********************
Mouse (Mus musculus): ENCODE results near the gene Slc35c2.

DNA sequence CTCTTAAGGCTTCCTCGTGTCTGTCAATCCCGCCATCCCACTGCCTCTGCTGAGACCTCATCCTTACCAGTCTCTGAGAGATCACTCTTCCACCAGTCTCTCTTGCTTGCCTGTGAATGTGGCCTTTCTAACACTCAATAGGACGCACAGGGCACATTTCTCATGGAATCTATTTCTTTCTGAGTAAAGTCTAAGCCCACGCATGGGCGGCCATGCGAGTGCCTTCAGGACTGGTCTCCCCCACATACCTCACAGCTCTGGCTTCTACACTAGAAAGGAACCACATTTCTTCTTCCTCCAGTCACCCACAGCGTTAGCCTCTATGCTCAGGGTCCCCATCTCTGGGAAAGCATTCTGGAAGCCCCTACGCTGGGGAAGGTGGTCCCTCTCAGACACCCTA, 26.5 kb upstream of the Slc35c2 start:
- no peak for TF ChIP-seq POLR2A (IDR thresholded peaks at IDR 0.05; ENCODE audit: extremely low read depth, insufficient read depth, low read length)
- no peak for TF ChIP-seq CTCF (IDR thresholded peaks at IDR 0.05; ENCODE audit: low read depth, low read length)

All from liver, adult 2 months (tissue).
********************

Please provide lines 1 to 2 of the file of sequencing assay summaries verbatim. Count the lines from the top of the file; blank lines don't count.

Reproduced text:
Mouse (Mus musculus): ENCODE results near the gene Slc35c2.

DNA sequence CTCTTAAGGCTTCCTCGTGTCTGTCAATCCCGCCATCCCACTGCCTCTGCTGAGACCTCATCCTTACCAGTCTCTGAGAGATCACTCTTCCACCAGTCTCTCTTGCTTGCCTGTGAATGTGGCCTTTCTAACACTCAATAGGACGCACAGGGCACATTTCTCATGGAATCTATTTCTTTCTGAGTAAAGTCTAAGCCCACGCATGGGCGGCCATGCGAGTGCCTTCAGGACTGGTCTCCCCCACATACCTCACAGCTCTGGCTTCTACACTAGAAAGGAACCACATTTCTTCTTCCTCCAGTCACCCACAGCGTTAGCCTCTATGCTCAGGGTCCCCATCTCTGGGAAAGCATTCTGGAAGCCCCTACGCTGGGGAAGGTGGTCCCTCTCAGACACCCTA, 26.5 kb upstream of the Slc35c2 start: